Assessing the mental health needs of older people

Black and minority ethnic communities


The proportion of people aged 65 and over among Britain 's minority ethnic population is growing and the specific needs of many minority groups are increasingly being identified. Minority ethnic communities may have higher rates of poor health than the host community, and poorer people and those less well placed to access health and social care will be more vulnerable.

Key research findings

For a more detailed account, see Research summary 6 (443kb PDF).

What you can do

Ideas from practice

Needs and barriers

Different communities may have specific difficulties. For instance, higher rates of high blood pressure and diabetes among African, Caribbean and Asian people increase the risk of vascular dementia in later life, while some ethnic groups appear particularly prone to depression in older age.

A recent study of the Asian community in north west Kent by Alzheimer's and Dementia Support Services and the Mental Health Foundation (40) researched the service-related needs of Asian older people with dementia, and the needs of their carers, and the understanding and awareness of dementia within the community.

Older people with mental health needs from black and minority ethnic communities face a number of potential barriers to effective assessment of their needs:

V. Seabrooke and A. Milne (2004) Culture and care in dementia: A study of the Asian community in north west Kent, London : Mental Health Foundation,

Case example

Mrs K, an Armenian who had met her husband in Paris, spoke fluent French and English until the last years of her life, when advancing dementia and progressive memory loss took away her acquired languages and left her unable to converse with her husband and children. This was devastating for her and her family.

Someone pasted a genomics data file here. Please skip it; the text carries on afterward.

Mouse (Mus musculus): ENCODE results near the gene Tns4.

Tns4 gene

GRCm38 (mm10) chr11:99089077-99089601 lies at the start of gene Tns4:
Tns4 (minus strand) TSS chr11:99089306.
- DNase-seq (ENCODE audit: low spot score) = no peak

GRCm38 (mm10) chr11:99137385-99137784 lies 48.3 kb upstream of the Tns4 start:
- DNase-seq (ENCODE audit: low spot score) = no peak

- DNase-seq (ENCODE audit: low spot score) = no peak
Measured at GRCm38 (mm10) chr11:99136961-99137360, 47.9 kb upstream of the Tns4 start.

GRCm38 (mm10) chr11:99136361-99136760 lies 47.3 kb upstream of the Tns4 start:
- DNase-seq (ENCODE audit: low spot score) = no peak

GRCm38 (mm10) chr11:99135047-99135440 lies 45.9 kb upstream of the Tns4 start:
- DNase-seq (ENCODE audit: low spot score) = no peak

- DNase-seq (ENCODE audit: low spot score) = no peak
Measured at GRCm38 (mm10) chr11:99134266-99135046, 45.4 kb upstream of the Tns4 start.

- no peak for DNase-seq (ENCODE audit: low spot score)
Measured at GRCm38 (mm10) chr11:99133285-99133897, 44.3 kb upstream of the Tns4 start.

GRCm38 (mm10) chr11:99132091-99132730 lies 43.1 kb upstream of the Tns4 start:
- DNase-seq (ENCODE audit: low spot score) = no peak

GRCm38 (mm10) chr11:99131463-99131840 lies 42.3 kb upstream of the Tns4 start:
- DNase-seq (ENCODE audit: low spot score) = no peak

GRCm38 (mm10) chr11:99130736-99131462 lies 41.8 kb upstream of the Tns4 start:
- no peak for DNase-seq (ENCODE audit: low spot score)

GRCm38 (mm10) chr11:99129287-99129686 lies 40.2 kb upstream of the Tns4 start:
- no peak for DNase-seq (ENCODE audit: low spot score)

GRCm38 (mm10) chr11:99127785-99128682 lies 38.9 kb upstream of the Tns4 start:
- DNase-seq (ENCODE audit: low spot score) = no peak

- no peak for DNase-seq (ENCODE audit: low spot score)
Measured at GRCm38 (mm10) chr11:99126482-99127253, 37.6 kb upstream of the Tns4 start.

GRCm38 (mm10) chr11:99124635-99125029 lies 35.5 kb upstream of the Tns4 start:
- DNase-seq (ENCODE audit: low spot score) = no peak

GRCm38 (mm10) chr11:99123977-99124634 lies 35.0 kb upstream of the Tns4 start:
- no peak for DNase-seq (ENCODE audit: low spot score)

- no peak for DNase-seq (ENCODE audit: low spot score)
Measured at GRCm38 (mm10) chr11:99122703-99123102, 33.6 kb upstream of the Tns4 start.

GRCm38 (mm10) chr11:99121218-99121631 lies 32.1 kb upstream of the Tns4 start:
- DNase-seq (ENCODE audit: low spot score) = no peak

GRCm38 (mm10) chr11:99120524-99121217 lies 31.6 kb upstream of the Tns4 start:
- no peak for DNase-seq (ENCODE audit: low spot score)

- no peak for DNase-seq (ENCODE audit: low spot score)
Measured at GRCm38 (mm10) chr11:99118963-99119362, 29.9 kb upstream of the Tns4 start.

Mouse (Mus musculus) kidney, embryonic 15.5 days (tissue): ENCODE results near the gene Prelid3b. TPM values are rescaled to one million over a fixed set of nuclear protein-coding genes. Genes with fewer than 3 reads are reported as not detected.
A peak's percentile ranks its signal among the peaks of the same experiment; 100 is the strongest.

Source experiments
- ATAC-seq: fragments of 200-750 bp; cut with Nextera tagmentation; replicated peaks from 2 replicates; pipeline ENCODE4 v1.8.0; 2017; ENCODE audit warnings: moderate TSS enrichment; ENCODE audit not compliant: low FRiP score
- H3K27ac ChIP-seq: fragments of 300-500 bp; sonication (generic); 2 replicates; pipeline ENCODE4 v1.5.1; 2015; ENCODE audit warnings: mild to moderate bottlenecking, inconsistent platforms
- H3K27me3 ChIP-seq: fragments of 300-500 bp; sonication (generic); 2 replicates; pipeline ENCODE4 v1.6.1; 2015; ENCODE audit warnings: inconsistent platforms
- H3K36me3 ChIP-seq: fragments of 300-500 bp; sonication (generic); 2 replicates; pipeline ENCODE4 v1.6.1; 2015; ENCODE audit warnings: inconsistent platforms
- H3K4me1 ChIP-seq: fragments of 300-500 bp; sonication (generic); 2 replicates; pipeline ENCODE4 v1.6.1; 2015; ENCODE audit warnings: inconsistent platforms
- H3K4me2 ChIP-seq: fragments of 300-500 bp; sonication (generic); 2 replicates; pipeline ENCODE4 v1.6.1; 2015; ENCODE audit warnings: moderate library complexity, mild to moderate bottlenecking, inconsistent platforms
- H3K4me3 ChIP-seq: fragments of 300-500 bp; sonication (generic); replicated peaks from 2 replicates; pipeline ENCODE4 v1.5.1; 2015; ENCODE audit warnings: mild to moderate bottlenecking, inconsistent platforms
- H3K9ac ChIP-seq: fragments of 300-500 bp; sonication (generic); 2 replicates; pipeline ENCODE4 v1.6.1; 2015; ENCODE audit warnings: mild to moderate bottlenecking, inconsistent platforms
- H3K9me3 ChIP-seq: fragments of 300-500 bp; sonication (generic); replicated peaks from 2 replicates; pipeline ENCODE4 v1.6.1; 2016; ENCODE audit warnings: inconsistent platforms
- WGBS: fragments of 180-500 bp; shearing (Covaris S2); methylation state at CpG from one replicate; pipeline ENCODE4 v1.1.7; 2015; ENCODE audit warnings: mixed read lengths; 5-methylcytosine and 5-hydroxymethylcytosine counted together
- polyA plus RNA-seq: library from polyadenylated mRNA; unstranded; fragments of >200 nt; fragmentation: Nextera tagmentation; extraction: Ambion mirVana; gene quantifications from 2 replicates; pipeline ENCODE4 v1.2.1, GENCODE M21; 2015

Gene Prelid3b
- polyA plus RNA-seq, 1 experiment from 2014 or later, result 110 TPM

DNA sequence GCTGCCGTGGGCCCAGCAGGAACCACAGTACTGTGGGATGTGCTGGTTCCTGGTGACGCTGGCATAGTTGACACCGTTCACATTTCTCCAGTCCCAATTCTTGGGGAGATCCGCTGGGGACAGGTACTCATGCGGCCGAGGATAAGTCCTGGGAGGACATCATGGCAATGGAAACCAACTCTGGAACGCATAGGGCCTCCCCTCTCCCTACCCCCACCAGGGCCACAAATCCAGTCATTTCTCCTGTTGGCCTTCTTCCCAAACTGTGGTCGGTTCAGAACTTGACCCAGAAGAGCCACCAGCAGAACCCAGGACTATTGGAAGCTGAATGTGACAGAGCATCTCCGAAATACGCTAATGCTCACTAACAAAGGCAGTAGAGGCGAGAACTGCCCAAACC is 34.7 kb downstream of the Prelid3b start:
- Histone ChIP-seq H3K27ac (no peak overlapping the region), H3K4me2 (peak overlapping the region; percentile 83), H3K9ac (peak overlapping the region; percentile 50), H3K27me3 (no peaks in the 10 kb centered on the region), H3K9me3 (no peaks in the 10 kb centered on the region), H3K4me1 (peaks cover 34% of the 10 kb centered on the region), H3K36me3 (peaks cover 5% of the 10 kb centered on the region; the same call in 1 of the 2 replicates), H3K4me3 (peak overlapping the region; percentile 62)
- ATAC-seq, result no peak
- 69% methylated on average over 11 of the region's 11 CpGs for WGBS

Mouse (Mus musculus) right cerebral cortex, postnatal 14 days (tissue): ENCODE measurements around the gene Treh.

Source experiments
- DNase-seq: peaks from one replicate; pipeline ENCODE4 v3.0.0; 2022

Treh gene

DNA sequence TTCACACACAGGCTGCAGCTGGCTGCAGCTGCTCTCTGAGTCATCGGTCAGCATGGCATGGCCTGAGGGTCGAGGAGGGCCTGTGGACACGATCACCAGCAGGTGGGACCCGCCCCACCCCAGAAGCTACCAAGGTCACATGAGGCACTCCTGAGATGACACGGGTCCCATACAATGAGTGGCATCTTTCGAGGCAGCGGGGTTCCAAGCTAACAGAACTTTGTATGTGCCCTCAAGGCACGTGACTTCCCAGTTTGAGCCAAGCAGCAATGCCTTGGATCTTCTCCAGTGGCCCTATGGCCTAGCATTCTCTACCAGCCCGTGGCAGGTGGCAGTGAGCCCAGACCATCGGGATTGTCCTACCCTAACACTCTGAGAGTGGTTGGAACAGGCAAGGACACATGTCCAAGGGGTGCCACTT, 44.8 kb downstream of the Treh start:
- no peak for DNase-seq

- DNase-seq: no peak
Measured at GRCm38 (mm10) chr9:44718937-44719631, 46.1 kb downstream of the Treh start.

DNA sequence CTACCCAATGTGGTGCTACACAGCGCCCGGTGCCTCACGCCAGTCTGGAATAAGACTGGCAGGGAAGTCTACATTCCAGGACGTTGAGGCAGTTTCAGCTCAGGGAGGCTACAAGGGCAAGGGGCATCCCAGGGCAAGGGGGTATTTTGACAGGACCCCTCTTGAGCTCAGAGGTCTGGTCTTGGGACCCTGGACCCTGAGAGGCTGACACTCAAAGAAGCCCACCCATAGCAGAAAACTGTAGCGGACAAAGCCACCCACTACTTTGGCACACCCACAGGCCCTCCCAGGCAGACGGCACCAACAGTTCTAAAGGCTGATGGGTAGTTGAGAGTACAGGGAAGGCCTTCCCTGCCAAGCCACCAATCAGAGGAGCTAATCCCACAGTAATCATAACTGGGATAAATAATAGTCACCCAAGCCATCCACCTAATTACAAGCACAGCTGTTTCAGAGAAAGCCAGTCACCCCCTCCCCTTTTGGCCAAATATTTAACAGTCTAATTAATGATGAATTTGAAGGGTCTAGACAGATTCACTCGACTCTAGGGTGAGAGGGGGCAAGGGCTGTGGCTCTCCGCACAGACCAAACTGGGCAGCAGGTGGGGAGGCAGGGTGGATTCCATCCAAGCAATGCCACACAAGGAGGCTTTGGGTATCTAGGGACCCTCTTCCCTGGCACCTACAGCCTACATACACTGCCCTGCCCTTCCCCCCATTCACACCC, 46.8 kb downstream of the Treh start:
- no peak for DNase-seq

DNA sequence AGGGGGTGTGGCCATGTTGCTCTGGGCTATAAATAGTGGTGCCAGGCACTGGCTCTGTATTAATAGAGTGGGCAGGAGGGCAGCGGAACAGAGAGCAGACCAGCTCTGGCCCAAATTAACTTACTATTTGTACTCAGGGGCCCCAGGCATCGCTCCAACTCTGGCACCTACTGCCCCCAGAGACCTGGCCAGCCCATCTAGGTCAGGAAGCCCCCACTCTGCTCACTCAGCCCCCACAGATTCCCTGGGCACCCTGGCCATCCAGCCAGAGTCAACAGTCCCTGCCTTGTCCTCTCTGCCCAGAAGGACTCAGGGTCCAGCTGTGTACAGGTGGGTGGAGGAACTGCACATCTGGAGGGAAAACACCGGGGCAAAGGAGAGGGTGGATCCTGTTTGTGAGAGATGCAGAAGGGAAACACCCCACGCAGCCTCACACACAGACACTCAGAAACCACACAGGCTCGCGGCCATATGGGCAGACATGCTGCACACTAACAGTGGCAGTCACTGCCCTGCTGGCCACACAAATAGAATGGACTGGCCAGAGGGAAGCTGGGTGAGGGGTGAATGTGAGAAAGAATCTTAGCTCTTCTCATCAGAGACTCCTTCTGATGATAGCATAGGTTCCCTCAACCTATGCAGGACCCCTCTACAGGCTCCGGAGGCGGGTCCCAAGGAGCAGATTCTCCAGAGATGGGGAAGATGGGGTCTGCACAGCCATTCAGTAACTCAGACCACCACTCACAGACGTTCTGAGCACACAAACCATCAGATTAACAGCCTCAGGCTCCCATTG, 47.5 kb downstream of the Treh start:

An inspection of community care services for black and ethnic minority older people carried out by the Social Services Inspectorate in 1998 (42) found that although procedures existed for involving black elders in their assessments and developing their care plans, this practice was dependent upon the knowledge and skill of individual workers. Without appropriate training, knowledge and skills, some white staff did not have the confidence to make judgements about the contribution of religion and culture in the assessment of older people. In some cases staff still took the view that black and ethnic minority families 'look after their own', and there was a danger that white ethnocentric values resulted in inappropriate assessments.

Further information

The Race Relations (Amendment) Act 2000 places a general duty on all public authorities to promote race equality and to make this aim explicit in their policies, practices and procedures. For more information on the legal and policy context, see section 8.

The Department of Health has produced practice guidance for councils with social services responsibilities to help them develop services for minority ethnic older people. (38)

A report by The Royal College of Psychiatrists (39) suggests that a key method of improving access to services for minority ethnic elders is through their GPs, and recommends joint meetings between GPs and voluntary groups to achieve this.

Age Concern England hosts a Black and Minority Ethnic Elders Forum promotes the interests of black and minority ethnic elders, and produces a regular newsletter.

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